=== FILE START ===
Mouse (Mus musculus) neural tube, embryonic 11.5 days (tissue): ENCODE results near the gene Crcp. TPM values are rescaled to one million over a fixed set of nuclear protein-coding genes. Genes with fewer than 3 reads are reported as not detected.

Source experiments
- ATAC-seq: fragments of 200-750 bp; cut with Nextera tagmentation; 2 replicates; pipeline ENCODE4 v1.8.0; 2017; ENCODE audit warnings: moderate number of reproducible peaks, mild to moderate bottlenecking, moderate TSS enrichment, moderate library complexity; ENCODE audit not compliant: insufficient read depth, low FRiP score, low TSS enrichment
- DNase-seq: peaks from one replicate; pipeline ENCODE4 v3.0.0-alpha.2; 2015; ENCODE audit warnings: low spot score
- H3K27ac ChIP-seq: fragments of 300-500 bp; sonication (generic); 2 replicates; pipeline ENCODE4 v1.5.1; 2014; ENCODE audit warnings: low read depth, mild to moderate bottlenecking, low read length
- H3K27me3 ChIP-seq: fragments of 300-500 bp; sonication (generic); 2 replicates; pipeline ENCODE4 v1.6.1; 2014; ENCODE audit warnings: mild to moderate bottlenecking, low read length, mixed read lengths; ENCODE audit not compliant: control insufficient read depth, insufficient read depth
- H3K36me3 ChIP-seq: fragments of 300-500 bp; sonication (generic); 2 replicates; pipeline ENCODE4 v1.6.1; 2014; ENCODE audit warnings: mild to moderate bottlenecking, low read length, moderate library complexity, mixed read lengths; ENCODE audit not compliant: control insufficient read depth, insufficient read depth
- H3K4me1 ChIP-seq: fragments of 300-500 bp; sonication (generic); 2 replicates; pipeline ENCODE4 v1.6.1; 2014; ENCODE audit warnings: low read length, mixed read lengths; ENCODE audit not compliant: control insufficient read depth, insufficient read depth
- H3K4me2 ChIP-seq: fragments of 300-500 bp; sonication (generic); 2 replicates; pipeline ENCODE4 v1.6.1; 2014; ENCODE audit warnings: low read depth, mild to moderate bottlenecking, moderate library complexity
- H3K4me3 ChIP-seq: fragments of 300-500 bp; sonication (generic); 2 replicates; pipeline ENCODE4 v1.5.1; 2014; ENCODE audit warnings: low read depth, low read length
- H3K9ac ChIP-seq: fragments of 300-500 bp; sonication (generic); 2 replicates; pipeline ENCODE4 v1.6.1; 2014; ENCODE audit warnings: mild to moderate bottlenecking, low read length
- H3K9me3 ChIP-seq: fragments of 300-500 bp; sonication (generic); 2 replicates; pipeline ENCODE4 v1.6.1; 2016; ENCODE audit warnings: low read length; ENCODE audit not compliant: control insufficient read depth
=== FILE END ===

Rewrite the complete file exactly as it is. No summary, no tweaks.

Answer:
Mouse (Mus musculus) neural tube, embryonic 11.5 days (tissue): ENCODE results near the gene Crcp. TPM values are rescaled to one million over a fixed set of nuclear protein-coding genes. Genes with fewer than 3 reads are reported as not detected.

Source experiments
- ATAC-seq: fragments of 200-750 bp; cut with Nextera tagmentation; 2 replicates; pipeline ENCODE4 v1.8.0; 2017; ENCODE audit warnings: moderate number of reproducible peaks, mild to moderate bottlenecking, moderate TSS enrichment, moderate library complexity; ENCODE audit not compliant: insufficient read depth, low FRiP score, low TSS enrichment
- DNase-seq: peaks from one replicate; pipeline ENCODE4 v3.0.0-alpha.2; 2015; ENCODE audit warnings: low spot score
- H3K27ac ChIP-seq: fragments of 300-500 bp; sonication (generic); 2 replicates; pipeline ENCODE4 v1.5.1; 2014; ENCODE audit warnings: low read depth, mild to moderate bottlenecking, low read length
- H3K27me3 ChIP-seq: fragments of 300-500 bp; sonication (generic); 2 replicates; pipeline ENCODE4 v1.6.1; 2014; ENCODE audit warnings: mild to moderate bottlenecking, low read length, mixed read lengths; ENCODE audit not compliant: control insufficient read depth, insufficient read depth
- H3K36me3 ChIP-seq: fragments of 300-500 bp; sonication (generic); 2 replicates; pipeline ENCODE4 v1.6.1; 2014; ENCODE audit warnings: mild to moderate bottlenecking, low read length, moderate library complexity, mixed read lengths; ENCODE audit not compliant: control insufficient read depth, insufficient read depth
- H3K4me1 ChIP-seq: fragments of 300-500 bp; sonication (generic); 2 replicates; pipeline ENCODE4 v1.6.1; 2014; ENCODE audit warnings: low read length, mixed read lengths; ENCODE audit not compliant: control insufficient read depth, insufficient read depth
- H3K4me2 ChIP-seq: fragments of 300-500 bp; sonication (generic); 2 replicates; pipeline ENCODE4 v1.6.1; 2014; ENCODE audit warnings: low read depth, mild to moderate bottlenecking, moderate library complexity
- H3K4me3 ChIP-seq: fragments of 300-500 bp; sonication (generic); 2 replicates; pipeline ENCODE4 v1.5.1; 2014; ENCODE audit warnings: low read depth, low read length
- H3K9ac ChIP-seq: fragments of 300-500 bp; sonication (generic); 2 replicates; pipeline ENCODE4 v1.6.1; 2014; ENCODE audit warnings: mild to moderate bottlenecking, low read length
- H3K9me3 ChIP-seq: fragments of 300-500 bp; sonication (generic); 2 replicates; pipeline ENCODE4 v1.6.1; 2016; ENCODE audit warnings: low read length; ENCODE audit not compliant: control insufficient read depth